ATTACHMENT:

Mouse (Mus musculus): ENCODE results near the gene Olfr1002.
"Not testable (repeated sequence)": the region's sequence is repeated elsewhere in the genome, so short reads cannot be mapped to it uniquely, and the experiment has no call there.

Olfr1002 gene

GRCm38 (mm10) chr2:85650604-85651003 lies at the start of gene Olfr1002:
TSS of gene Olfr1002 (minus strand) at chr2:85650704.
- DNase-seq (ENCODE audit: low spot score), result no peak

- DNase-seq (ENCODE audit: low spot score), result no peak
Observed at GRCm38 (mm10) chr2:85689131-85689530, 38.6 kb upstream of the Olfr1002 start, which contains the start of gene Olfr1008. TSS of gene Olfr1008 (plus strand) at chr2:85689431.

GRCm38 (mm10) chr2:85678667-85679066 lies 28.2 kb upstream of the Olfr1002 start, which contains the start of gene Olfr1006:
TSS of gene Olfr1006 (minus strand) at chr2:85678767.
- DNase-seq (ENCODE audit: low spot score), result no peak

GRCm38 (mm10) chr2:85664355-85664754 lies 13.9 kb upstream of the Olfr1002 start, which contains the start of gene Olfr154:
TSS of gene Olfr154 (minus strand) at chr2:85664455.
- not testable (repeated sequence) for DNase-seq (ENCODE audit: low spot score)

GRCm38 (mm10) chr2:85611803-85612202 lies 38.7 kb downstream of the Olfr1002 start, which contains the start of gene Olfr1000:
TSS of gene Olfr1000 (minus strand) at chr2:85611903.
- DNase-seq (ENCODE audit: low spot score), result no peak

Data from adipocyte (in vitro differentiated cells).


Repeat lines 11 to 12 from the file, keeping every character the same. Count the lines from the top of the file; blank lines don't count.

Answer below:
- DNase-seq (ENCODE audit: low spot score), result no peak

GRCm38 (mm10) chr2:85664355-85664754 lies 13.9 kb upstream of the Olfr1002 start, which contains the start of gene Olfr154: